Making the film brought her back to her youth – and not just because of shooting around Inverness, where she grew up. “The first time I ever got into acting was when I got a video camera, and I started writing and directing little horror films around my house, where I would end up killing my dad.” She chuckles again. “So it was really fun. We would get tomato sauce and use it for blood, and everything. And so I’ve actually been doing this since I was a kid.”

The only child of Marie and Raymond, Gillan was a natural-born performer. Singing came first. “My dad’s a massive music fan, so I was always subjected to Ella Fitzgerald, Nina Simone, Elvis Presley and Frank Sinatra, people like that. That was my first love.” The Spice Girls were also big in her life (“Ginger Spice, obviously”), and Gillan learned to play the piano by the age of seven (there’s a lovely shot on Twitter of her playing piano with her Jumanji co-star – and former pop sensation – Nick Jonas).

Acting arrived later, after trying out local drama clubs, although Gillan was obsessed with the Disney cartoon Alice in Wonderland from a young age, and desperately wanted to be Lewis Carroll’s heroine. “I still do. I’m going to call my daughter – if I ever have one – Alice.” By her teens, she was rampantly daydreaming about another life. “I remember really hating being in school,” she says. “I used to sit in fashion class in school and I’d sneak off and go and look on the computer for auditions on The Stage website.”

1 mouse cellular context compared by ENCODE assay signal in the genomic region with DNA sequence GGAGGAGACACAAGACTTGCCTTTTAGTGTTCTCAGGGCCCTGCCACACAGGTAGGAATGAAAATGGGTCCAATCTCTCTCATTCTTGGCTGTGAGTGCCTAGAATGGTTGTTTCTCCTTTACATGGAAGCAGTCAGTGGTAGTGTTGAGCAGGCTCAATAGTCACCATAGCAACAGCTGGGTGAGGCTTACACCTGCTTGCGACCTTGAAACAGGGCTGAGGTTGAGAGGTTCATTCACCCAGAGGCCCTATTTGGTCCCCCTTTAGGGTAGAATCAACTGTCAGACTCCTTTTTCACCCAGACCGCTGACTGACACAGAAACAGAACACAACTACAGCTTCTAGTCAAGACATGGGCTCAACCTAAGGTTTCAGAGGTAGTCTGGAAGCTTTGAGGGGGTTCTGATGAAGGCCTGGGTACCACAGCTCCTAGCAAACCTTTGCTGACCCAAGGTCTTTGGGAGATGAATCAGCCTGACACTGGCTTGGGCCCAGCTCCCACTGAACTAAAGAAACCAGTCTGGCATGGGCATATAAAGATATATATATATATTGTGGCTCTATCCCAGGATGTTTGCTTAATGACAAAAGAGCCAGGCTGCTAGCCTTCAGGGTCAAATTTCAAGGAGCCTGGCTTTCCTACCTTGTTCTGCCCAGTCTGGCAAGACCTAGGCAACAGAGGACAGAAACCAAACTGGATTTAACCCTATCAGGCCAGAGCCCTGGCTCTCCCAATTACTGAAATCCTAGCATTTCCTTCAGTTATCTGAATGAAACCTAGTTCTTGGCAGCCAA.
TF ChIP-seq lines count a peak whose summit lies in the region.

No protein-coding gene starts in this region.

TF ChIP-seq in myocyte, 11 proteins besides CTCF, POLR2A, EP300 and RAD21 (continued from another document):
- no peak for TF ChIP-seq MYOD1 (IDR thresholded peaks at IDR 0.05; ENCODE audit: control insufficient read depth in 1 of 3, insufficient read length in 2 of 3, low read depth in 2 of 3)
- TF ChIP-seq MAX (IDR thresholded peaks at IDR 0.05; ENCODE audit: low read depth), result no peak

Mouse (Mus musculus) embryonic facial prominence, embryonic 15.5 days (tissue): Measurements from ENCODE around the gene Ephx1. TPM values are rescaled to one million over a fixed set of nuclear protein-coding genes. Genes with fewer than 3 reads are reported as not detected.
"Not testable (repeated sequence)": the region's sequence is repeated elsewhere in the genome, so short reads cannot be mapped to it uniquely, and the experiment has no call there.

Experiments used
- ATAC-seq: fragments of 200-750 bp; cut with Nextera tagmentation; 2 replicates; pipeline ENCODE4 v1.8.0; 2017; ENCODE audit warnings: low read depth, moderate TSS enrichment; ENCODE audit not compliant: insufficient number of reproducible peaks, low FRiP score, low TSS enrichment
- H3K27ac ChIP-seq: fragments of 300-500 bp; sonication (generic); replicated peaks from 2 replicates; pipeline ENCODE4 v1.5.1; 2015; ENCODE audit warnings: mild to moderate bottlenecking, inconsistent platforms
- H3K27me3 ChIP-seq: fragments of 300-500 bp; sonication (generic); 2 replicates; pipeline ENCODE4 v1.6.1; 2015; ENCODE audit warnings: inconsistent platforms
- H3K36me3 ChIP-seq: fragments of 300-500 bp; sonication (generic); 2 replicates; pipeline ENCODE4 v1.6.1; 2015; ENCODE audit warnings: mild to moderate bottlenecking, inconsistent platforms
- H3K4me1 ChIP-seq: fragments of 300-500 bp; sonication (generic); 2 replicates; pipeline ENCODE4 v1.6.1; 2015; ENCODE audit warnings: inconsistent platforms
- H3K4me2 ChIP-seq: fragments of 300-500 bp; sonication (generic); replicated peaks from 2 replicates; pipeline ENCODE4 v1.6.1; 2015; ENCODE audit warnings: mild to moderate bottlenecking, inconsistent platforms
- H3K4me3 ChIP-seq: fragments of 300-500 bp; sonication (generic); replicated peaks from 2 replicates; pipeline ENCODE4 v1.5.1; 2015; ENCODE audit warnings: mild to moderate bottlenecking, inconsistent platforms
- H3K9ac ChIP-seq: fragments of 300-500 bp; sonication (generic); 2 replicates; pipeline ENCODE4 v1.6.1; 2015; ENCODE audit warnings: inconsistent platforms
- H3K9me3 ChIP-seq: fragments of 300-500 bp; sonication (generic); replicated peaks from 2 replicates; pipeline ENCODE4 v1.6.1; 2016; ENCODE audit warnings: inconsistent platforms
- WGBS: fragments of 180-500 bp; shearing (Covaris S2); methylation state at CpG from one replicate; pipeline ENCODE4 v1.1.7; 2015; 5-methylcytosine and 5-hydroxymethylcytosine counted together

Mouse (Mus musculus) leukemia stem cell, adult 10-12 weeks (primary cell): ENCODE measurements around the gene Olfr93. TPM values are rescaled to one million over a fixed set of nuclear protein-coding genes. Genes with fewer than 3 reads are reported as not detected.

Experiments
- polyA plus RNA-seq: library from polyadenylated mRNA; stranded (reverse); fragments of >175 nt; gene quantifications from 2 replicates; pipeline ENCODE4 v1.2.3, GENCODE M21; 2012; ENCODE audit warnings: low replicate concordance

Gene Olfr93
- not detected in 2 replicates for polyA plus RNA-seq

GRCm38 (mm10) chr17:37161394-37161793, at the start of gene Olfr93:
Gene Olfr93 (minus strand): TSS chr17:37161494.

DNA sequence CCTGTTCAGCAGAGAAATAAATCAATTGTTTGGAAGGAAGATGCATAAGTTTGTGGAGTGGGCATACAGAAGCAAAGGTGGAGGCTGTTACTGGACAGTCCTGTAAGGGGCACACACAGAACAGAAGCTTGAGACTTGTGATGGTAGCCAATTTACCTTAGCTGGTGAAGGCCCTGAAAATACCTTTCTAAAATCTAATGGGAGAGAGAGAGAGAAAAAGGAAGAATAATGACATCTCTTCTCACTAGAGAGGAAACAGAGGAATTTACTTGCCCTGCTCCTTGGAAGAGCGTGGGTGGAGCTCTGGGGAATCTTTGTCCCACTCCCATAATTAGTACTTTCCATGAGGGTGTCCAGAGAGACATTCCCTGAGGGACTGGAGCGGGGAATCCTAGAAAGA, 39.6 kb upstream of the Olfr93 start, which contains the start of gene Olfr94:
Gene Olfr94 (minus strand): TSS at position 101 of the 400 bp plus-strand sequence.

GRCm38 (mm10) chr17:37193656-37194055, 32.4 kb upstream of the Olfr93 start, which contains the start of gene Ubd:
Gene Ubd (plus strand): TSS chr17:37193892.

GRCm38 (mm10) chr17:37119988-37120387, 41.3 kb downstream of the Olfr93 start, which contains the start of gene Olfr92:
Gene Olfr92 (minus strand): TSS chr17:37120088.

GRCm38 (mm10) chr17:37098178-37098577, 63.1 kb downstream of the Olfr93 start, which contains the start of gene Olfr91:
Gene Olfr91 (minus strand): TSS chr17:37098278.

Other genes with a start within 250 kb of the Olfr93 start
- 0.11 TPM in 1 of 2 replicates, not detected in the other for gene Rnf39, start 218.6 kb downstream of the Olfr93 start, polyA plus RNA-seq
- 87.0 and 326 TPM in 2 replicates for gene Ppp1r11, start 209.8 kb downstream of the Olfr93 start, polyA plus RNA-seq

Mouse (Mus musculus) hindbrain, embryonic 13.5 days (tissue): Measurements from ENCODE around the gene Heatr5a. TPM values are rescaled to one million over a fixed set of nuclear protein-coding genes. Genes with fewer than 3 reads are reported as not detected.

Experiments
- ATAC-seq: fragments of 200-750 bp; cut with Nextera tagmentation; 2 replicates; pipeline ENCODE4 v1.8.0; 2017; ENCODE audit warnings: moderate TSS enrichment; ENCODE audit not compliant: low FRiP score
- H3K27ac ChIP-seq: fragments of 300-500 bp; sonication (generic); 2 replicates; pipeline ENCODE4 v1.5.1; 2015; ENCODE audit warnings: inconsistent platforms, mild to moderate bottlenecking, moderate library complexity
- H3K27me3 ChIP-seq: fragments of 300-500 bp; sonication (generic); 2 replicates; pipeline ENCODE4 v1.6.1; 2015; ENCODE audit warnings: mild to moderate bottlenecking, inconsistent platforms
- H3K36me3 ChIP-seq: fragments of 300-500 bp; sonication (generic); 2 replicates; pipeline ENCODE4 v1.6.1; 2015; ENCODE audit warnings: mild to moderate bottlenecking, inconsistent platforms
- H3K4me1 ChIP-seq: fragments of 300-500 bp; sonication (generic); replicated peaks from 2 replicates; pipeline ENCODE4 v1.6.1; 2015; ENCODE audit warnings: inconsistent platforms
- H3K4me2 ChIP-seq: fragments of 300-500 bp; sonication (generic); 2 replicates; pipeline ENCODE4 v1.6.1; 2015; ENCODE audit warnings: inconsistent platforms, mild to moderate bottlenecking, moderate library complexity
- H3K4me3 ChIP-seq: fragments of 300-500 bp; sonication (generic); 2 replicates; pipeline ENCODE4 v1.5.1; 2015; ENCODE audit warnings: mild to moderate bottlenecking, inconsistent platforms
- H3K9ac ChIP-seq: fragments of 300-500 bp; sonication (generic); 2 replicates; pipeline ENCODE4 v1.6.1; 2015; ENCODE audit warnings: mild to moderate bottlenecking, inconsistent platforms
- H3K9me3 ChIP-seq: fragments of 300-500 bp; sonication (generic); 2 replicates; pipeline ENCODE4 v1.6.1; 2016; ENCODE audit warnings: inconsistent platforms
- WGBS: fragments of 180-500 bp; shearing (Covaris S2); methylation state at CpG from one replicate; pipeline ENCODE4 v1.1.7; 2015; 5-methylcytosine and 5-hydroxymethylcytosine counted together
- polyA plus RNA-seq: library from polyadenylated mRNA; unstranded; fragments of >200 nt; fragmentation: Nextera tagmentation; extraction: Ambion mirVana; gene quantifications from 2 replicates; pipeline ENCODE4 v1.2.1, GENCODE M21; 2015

Gillan soon discovered an acting and performance course at Telford College in Edinburgh. “I thought: ‘I’m going to go down there and get out of school.’” Accepted, she left home and within a year she was off to London to continue her training at the Italia Conti Academy. What did her parents think? “My dad and my mum have always had the view that I should be able to do whatever I want, in terms of my career. So they always supported me. But I think Dad was quite worried when I moved down to London at a young age.”